Brian’s cardiac condition remained stable and on 23 September came the long‐awaited news that his operation was definitely scheduled for the next day. Accompanied by a nurse with a defibrillator, he was transferred by ambulance across the Harbour Bridge and admitted to a single room in Ward 42 at Auckland City Hospital.
As I sat at Brian’s bedside, aware that it might be our last evening together, I felt we should be having a significant conversation. But I don’t think either of us knew what to say, and in any case we were continually being interrupted by doctors and nurses coming in to make various preoperative checks. So I said goodnight and arranged to return first thing in the morning to see Brian before his surgery.
At 10 a.m. on 24 September Brian was taken to the operating theatre. He would be having a long and complex procedure: the diseased aortic valve replaced with tissue from a pig’s heart, the blocked coronary artery replaced with a vein graft from his leg, and the dilated ascending aorta replaced with synthetic material.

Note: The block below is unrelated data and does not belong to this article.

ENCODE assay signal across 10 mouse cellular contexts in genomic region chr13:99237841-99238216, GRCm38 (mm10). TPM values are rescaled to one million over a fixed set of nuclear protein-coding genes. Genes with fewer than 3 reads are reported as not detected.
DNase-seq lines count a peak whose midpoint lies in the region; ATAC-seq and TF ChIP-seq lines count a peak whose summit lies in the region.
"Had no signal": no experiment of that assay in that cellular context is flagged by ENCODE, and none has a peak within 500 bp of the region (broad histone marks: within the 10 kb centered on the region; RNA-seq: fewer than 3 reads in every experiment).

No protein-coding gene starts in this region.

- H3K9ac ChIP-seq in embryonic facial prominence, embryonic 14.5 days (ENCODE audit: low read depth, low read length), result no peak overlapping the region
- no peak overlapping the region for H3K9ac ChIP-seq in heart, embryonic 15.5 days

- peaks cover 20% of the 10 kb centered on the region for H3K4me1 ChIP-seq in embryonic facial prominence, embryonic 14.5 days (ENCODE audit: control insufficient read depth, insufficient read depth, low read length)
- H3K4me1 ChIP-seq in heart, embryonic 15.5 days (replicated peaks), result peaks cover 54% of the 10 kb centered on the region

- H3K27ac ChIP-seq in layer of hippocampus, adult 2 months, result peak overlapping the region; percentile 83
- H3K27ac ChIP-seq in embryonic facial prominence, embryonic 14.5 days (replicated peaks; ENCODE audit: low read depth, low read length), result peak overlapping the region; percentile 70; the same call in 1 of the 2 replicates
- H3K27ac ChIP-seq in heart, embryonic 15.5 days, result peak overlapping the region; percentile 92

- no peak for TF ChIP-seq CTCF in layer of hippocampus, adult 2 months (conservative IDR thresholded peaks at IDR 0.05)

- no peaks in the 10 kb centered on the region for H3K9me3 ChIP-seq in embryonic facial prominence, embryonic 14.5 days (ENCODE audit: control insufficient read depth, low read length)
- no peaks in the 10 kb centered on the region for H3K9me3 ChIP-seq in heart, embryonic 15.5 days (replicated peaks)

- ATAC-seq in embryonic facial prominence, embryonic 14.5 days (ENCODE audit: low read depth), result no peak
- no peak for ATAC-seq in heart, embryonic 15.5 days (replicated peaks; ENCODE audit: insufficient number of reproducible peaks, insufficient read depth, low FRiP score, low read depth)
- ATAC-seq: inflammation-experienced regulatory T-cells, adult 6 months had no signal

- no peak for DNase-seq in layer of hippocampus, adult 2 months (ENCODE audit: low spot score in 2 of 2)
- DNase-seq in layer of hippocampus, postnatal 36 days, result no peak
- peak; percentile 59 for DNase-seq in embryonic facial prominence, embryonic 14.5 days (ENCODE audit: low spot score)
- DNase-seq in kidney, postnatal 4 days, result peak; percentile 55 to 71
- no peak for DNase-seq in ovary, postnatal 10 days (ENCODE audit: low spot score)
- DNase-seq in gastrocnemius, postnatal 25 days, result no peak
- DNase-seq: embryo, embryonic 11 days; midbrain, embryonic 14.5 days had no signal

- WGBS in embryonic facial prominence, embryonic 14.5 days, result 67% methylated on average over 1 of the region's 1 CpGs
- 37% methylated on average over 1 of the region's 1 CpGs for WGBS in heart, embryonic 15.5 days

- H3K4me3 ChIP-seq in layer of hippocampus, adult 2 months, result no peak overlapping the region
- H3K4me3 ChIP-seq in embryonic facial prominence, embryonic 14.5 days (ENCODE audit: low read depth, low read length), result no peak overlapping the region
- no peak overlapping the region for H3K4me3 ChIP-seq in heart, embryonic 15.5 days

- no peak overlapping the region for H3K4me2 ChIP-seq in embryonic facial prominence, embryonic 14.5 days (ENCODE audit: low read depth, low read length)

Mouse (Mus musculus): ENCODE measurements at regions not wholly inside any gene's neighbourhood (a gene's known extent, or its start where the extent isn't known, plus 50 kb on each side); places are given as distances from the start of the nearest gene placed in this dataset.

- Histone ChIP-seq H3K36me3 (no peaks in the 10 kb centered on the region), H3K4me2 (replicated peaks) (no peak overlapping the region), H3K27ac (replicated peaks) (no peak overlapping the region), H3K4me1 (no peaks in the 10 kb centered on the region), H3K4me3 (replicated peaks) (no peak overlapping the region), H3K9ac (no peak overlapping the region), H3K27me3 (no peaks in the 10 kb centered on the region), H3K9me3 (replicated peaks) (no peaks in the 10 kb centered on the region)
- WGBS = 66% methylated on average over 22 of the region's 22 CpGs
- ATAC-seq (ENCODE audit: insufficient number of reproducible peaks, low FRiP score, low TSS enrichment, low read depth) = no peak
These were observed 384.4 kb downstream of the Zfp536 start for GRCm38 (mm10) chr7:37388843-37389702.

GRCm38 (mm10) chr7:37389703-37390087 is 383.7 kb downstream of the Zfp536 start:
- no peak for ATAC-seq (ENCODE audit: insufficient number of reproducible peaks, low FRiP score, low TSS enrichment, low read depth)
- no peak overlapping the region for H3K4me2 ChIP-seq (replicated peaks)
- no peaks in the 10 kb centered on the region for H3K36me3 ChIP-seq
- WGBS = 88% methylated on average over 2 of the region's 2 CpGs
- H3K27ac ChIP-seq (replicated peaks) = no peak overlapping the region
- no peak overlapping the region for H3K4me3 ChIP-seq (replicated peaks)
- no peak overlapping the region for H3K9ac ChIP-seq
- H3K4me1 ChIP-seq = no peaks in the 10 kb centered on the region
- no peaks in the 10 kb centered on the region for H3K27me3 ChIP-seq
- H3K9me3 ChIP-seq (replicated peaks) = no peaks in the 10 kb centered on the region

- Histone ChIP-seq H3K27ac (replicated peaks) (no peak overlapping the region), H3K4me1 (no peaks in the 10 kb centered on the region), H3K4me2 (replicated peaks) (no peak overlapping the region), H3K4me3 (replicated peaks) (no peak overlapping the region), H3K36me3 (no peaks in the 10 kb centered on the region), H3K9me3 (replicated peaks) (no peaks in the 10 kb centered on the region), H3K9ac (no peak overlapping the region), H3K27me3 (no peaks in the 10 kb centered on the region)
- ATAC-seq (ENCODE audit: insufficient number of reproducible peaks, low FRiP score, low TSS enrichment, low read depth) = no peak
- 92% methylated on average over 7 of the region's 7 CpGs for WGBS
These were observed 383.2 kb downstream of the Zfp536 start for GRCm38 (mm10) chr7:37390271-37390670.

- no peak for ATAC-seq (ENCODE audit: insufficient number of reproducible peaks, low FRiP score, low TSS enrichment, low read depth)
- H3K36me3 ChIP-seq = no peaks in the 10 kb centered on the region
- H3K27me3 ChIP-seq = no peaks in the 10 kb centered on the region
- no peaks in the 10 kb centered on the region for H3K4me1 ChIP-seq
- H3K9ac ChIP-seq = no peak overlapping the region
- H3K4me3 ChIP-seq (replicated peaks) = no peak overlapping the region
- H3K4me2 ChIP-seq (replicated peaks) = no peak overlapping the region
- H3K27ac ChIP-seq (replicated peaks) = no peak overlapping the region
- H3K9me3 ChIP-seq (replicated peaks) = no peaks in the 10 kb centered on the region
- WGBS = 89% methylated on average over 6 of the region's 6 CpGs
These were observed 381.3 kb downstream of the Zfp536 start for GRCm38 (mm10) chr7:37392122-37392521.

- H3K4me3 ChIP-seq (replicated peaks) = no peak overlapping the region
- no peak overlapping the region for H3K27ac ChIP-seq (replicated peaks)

I followed behind as his bed was wheeled along by a porter and a nurse. At the end of the corridor Brian and I kissed farewell, the kind nurse gave me a hug, then they all disappeared through the swing doors and I was left alone. At this point, for the first time since it all began, I started to cry. I went down to sit in the hospital lobby and continued crying for the next half hour.
Then I went outside to the gates of Auckland Domain to meet a close woman friend, whom I had known for some years through my membership of a church choir. She had offered to take me for coffee while Brian was having his operation. She drove us through the park to a café in Parnell, where we stayed for an hour or so, and it was a great comfort to have her company and to be able to talk with her about all the recent traumas.